3. I just found a pair of Doc Martens that seem ok for me, especially as the sole is *welt seamed*. That means the soft thick rubber sole can be replaced on this $150 pair of boots.

    1. Exactly my thought. And the hair is a case of better living through chemistry. Recent advances in hair color technology have made it safer, cheaper & more accessable.

    2. Pretty much what I was going to say; I’ve seen the boots with skirts for a very long time. Never cared for it myself, wrong generation.

    3. Yeah, that style’s been around for quite a while. I mean, I’ve slept with women who wore that style — and I’m old, and strictly adhere to the so-called “French Rule” (half one’s age plus seven years being the minimum acceptable age), and try to follow Nelson Algren’s three rules of life, including the third (“Never sleep with a woman whose problems are worse than your own”), albeit, as to the last, not always successfully. 🙂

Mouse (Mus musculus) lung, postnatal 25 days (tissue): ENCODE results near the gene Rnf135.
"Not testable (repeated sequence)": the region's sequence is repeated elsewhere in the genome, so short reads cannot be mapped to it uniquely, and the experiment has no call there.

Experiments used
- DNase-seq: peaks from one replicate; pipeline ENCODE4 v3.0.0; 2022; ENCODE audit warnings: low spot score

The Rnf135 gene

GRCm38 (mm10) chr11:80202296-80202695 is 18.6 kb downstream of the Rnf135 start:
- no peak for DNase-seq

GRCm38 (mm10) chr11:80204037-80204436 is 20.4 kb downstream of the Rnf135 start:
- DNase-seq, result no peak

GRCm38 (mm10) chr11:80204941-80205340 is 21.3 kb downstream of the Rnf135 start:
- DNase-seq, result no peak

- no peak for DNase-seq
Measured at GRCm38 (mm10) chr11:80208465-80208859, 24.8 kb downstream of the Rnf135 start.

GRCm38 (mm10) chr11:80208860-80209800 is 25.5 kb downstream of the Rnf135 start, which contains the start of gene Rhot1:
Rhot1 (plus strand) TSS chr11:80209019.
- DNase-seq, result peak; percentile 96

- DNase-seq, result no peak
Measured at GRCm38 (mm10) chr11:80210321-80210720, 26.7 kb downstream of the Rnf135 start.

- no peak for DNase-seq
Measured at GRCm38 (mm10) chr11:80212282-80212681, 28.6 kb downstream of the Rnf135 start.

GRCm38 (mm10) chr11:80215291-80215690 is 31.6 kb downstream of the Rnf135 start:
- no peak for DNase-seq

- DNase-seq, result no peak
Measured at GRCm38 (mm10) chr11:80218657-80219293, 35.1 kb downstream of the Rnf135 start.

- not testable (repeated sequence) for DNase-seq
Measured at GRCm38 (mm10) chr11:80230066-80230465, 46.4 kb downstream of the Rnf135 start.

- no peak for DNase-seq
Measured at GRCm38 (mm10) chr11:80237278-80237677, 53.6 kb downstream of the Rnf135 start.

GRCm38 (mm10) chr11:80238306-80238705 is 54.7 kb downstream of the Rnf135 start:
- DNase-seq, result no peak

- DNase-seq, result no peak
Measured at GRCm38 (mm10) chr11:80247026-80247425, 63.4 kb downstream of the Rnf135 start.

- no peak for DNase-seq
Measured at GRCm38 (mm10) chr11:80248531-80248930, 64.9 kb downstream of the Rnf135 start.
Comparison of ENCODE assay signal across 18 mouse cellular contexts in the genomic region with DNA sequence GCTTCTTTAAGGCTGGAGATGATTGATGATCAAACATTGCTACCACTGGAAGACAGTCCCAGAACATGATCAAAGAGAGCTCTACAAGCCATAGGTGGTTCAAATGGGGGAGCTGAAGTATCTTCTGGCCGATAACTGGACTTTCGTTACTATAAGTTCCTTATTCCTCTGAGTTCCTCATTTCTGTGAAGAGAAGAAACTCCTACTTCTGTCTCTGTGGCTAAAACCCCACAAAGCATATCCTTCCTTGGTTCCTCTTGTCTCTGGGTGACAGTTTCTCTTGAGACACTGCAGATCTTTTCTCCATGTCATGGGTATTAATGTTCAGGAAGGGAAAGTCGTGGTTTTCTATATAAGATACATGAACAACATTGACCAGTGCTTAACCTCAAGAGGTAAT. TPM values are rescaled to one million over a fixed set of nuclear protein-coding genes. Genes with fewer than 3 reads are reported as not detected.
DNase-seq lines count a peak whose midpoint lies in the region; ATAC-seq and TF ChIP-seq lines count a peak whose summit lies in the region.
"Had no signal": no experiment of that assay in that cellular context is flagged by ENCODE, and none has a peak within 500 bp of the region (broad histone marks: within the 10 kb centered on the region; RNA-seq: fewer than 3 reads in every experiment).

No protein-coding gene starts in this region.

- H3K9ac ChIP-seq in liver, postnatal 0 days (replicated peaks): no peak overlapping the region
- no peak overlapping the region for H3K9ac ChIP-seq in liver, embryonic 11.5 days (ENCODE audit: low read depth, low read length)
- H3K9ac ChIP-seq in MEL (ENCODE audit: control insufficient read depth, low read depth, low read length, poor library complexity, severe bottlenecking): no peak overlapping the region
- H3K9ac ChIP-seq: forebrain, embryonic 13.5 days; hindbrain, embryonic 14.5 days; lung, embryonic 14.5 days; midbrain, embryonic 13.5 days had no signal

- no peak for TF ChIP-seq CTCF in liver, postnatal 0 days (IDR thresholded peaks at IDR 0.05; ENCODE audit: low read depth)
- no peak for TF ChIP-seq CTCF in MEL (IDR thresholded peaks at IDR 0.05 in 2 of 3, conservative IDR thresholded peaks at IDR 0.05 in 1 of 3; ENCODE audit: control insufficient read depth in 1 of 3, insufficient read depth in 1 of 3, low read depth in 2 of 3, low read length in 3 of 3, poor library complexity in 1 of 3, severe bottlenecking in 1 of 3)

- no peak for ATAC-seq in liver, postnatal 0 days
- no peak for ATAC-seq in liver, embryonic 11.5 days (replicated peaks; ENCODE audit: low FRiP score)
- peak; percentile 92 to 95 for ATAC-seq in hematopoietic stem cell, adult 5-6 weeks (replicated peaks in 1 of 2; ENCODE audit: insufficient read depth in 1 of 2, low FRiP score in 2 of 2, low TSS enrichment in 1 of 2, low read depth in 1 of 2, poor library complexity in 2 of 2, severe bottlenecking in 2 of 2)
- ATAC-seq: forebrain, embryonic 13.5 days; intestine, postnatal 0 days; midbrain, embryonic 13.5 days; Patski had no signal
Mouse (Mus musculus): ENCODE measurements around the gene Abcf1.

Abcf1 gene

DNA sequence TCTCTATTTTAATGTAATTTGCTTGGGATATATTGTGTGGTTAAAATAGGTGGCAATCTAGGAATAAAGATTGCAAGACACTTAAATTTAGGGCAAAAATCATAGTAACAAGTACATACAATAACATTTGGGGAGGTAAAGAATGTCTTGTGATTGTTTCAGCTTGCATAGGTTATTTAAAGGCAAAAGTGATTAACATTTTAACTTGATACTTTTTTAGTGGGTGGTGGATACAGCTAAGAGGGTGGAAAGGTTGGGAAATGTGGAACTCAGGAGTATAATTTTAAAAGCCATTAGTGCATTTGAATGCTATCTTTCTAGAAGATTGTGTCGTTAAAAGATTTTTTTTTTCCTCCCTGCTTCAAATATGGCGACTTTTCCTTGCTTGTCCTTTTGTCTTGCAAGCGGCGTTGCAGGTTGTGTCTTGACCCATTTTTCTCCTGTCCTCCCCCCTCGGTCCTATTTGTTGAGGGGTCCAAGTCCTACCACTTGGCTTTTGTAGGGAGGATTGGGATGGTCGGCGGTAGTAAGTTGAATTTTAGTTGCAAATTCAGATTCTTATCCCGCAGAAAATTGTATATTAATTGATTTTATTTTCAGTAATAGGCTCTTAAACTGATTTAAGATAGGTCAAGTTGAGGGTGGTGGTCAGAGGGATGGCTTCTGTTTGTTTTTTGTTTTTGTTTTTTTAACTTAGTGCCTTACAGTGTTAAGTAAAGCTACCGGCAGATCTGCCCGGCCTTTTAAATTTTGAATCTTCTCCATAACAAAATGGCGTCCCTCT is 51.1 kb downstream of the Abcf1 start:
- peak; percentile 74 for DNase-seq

1. I wish I’d known about Rule 3 when I was 17…of course that would have made my 20’s as celibate as my teens.

        My own rule, comparable to the French rule was that they had to be closer to my own age than my son’s, as I was only 20 when he was born and I felt it would be creepy otherwise. Later I adopted the 5 years on either side of my own age rule, but by then women had universally adopted their own rule, which is that I were to be avoided and thus I am “terminally single”. Damn shame I’m an atheist. I’d make a fine monk.

  5. I think whether it looks nice heavily depends on the person (and hairstyle, and the rest of their outfit).